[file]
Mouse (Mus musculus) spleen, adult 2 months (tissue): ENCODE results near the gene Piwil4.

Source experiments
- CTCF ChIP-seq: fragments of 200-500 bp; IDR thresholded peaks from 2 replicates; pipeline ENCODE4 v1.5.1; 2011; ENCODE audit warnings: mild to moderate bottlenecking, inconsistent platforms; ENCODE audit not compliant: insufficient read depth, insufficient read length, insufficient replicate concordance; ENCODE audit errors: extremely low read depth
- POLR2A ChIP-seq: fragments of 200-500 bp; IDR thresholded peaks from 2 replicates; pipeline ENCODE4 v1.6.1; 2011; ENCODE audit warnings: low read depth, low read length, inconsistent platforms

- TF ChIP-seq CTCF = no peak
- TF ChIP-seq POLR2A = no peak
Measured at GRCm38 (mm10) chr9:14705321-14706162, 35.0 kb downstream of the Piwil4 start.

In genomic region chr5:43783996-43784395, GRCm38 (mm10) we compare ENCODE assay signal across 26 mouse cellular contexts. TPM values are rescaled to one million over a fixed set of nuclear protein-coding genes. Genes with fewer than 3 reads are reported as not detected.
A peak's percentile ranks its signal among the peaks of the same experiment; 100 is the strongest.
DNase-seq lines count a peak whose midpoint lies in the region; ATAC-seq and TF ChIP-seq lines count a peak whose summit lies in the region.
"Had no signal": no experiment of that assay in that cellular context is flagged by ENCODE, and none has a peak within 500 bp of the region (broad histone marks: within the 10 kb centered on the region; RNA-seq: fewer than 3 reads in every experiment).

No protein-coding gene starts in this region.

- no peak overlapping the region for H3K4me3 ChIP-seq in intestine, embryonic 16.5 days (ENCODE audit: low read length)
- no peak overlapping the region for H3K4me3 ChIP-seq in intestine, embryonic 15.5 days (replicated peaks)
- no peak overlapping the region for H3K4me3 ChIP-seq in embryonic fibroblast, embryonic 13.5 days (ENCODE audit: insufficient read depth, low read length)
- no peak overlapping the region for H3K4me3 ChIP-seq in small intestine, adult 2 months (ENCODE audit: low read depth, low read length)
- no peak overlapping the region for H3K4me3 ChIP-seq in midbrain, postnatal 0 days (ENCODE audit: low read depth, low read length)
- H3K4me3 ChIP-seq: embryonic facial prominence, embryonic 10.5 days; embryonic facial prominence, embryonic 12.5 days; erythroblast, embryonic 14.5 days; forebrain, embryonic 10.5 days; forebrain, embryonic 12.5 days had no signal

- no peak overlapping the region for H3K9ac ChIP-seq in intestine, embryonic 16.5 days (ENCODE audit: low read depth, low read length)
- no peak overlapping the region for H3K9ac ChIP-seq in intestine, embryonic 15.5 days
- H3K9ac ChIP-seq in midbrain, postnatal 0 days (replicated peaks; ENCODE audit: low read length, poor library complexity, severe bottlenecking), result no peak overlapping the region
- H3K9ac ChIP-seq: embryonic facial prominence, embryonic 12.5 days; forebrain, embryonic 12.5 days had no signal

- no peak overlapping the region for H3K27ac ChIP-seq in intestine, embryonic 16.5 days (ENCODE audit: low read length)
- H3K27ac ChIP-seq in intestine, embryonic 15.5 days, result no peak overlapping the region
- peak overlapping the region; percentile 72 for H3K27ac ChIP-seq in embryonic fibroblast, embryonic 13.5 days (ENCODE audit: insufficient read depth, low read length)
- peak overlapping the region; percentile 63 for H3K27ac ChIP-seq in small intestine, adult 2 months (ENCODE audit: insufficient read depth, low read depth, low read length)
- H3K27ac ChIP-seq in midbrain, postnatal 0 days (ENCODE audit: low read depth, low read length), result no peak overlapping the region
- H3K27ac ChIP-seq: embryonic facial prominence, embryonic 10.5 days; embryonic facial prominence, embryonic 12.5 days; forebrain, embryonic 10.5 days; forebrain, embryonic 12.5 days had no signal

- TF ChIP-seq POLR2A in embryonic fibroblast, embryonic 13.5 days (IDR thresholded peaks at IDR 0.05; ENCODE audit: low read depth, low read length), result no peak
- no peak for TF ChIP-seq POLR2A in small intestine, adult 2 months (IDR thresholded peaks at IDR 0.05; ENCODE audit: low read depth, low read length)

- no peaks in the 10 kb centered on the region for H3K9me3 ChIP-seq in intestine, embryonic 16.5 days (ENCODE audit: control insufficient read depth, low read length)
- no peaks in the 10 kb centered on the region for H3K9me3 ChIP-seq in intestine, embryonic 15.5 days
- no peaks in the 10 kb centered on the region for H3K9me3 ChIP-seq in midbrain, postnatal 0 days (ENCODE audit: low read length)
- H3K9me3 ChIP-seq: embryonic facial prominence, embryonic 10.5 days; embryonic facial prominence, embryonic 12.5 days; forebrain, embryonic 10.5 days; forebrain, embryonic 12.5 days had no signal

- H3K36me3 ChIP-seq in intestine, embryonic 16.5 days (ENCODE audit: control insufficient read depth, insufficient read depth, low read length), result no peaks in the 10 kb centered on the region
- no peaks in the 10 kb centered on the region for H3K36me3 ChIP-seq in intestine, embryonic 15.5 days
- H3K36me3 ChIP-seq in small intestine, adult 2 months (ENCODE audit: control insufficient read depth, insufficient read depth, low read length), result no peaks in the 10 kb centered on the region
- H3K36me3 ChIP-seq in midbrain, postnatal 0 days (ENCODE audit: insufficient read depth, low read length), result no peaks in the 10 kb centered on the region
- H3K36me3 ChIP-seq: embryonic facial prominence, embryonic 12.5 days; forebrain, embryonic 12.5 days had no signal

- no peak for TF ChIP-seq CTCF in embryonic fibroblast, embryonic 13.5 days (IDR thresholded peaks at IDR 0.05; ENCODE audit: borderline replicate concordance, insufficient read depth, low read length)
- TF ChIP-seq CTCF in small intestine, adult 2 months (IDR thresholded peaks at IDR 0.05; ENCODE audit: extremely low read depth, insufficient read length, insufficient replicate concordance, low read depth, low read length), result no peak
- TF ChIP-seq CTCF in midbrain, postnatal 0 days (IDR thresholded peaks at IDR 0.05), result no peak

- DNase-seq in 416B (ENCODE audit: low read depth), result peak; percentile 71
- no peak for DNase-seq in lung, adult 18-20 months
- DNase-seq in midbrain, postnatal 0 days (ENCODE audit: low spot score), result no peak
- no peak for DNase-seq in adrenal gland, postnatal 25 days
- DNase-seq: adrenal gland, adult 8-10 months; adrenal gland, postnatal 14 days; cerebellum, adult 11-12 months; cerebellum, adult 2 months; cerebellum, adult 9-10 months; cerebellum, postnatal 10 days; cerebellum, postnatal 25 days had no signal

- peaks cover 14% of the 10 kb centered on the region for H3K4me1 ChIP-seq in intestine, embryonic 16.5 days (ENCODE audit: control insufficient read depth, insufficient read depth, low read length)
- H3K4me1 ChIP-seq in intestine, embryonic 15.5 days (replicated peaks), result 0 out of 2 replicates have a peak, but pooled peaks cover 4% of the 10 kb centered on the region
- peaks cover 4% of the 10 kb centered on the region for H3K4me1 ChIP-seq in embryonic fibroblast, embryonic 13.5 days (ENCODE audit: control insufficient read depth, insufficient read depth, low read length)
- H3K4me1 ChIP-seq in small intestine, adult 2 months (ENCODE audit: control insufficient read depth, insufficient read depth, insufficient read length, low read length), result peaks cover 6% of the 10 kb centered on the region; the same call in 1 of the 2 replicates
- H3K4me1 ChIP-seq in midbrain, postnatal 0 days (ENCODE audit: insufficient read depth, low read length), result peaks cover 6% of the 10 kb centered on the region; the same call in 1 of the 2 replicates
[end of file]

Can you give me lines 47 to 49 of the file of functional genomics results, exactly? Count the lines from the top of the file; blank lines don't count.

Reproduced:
- DNase-seq: adrenal gland, adult 8-10 months; adrenal gland, postnatal 14 days; cerebellum, adult 11-12 months; cerebellum, adult 2 months; cerebellum, adult 9-10 months; cerebellum, postnatal 10 days; cerebellum, postnatal 25 days had no signal

- peaks cover 14% of the 10 kb centered on the region for H3K4me1 ChIP-seq in intestine, embryonic 16.5 days (ENCODE audit: control insufficient read depth, insufficient read depth, low read length)
- H3K4me1 ChIP-seq in intestine, embryonic 15.5 days (replicated peaks), result 0 out of 2 replicates have a peak, but pooled peaks cover 4% of the 10 kb centered on the region